by WorldTribune Staff, August 24, 2018
“Would a Democratic House, assuming we get one, really impeach a president for paying hush money to old girlfriends?” columnist Pat Buchanan asked.
“Paying girlfriends to keep past indiscretions private is neither a crime nor a campaign violation,” Buchanan wrote on Aug. 23, adding that Donald Trump “could legally contribute as much as he wished to his own campaign for president.”
“Hence the high-fives among never-Trumpers are premature.”
But if Michael Cohen’s guilty plea and the conviction of former Trump campaign manager Paul Manafort do not imperil the president today, “what they portend is ominous,” Buchanan wrote.
Cohen “handled Trump’s dealings for more than a decade and has pledged full cooperation with prosecutors from both the Southern District of New York and the Robert Mueller investigation.”
Trump said, ruefully: “If anyone is looking for a good lawyer, I would strongly suggest that you don’t retain the services of Michael Cohen.”
Buchanan wrote: “Michael Cohen is no Roy Cohn.”
As for the Mueller probe, Buchanan pointed out that President Richard Nixon resigned 26 months after the Watergate break-in. Now, 26 months after the hacking of the DNC and John Podesta’s emails, “Mueller has yet to deliver hard evidence the Trump campaign colluded with Putin’s Russia, though this was his mandate.”
Buchanan continued: “Mueller may not have the power to haul the president before a grand jury or indict him. After all, it is Parliament that deposes and beheads the king, not the sheriff of Nottingham. But Mueller will file a report with the Department of Justice that will be sent to the House.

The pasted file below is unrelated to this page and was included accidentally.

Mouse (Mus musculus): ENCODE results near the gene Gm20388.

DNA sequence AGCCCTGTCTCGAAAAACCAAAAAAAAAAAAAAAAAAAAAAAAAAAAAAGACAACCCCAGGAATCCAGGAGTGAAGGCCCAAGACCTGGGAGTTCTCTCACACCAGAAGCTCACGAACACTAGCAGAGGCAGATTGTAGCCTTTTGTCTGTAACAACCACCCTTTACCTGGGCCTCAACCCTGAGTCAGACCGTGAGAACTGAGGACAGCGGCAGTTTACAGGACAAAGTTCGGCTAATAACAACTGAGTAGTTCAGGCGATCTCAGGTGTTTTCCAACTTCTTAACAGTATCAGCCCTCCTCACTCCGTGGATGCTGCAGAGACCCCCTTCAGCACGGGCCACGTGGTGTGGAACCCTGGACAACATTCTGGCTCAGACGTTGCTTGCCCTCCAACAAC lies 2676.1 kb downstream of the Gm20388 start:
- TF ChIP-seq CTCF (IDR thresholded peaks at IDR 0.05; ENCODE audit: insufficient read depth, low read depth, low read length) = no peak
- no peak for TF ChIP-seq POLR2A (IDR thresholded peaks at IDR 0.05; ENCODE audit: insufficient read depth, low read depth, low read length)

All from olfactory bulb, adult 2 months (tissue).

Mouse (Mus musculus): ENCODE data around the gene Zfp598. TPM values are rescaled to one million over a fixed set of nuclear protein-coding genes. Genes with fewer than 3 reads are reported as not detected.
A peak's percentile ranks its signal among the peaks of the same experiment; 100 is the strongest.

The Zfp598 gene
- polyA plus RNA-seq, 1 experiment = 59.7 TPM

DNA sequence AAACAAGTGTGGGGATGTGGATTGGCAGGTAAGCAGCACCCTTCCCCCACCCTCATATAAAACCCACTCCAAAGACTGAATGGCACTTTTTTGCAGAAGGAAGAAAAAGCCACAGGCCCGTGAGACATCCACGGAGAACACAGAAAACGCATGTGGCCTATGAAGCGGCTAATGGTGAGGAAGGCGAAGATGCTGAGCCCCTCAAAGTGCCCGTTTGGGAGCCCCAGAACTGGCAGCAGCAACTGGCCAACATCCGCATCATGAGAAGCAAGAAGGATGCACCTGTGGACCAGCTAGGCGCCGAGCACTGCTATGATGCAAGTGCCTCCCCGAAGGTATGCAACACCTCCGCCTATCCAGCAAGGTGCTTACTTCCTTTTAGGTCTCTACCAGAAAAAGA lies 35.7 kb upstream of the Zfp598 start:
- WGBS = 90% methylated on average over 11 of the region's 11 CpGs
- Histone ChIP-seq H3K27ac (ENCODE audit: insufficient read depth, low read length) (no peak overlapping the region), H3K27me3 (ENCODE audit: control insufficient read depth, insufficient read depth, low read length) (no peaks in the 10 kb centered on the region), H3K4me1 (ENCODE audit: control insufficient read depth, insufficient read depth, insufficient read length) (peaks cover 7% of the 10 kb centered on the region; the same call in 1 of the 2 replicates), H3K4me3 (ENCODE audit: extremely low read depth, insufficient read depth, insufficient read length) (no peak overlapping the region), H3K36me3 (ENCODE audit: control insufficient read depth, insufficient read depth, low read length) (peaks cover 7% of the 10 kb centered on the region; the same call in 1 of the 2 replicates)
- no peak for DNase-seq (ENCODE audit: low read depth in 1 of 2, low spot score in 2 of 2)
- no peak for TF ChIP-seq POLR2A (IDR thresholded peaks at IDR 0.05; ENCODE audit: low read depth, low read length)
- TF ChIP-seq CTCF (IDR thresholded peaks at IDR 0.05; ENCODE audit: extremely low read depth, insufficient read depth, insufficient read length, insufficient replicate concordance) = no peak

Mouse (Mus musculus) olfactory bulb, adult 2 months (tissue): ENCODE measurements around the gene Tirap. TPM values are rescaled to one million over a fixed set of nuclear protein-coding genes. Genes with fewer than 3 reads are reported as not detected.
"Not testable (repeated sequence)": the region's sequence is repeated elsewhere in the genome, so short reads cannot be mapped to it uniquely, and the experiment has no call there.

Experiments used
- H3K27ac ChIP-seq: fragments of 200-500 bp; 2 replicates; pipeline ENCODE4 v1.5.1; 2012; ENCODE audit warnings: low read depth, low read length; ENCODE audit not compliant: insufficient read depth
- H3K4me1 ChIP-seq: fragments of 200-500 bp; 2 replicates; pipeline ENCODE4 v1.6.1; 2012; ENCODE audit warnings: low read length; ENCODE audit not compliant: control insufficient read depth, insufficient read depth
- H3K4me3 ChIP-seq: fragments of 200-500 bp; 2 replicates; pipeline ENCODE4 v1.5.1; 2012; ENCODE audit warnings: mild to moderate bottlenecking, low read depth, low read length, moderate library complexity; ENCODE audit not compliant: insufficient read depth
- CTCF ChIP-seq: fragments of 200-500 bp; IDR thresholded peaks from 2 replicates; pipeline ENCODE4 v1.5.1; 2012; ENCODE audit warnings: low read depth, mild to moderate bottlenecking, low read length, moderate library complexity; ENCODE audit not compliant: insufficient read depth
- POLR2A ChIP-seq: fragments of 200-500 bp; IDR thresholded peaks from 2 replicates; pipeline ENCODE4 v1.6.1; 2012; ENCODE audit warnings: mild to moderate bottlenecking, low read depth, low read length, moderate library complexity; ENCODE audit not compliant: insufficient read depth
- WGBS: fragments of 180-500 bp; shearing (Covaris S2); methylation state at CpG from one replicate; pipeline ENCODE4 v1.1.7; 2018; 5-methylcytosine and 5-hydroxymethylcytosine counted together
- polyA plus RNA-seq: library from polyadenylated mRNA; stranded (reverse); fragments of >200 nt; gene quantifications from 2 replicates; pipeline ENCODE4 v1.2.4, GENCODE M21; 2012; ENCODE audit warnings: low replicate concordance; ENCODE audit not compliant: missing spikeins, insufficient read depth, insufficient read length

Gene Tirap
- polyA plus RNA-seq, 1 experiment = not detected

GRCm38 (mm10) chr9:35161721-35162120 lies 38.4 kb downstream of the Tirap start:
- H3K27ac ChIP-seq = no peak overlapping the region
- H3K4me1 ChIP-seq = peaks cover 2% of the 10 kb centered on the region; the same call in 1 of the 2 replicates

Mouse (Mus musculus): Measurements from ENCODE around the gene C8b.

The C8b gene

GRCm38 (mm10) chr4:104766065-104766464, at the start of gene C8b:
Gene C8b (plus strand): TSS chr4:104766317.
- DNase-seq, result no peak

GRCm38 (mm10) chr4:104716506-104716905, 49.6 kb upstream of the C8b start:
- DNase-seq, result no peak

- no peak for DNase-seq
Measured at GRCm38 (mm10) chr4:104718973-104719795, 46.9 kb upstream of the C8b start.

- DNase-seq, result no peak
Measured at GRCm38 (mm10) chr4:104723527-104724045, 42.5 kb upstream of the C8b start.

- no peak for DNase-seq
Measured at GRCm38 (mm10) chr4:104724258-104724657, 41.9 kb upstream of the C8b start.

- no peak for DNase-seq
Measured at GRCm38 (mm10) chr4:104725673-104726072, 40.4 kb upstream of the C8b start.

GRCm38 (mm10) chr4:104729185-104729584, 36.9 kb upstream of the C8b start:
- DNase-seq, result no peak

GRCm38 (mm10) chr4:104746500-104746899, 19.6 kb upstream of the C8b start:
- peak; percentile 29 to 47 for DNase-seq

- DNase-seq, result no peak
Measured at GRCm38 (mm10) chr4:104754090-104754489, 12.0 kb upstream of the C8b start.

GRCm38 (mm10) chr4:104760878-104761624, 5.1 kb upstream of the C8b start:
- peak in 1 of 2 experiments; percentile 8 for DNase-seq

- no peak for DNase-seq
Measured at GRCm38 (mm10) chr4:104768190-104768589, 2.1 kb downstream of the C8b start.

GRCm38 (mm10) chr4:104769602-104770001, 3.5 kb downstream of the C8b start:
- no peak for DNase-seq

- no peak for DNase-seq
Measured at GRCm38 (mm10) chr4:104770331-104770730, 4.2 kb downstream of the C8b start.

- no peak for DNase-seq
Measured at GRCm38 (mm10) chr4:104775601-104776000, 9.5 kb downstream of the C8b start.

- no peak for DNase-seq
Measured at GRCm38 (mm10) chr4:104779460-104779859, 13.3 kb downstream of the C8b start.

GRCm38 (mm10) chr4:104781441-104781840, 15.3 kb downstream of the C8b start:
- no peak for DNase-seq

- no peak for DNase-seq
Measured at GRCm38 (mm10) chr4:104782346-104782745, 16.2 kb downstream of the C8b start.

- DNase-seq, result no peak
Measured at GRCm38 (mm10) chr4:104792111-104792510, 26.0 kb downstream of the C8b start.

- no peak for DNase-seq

“And as this Congress has only weeks left before the 2018 elections, it will be the new House that meets in January, which may well be Democratic, that will receive Mueller’s report.”
Still, Buchanan wrote, “as of now, it is hard to see how two-thirds of a new Senate would convict this president of high crimes and misdemeanors.
“Thus we are in for a hellish year.”
Trump will not resign, Buchanan said as “to do so would open him up to grand jury subpoenas, federal charges and civil suits for the rest of his life. To resign would be to give up his sword and shield, and all of his immunity. He would be crazy to leave himself naked to his enemies.”
Trump also has the power of the office at his disposal “in his fight for survival,” Buchanan noted. “And as he has shown, these powers are considerable: the power to rally his emotional following, to challenge courts, to fire Justice officials and FBI executives, to pull security clearances, to pardon the convicted.”
Democratic Party leaders insist that they are not thinking impeachment. “Democrats have been laboring for two years to win back the House,” Buchanan wrote. “But if they discover that the first duty demanded of them, by their own rabid followers, is to impeach President Trump, they may wonder why they were so eager to win it.”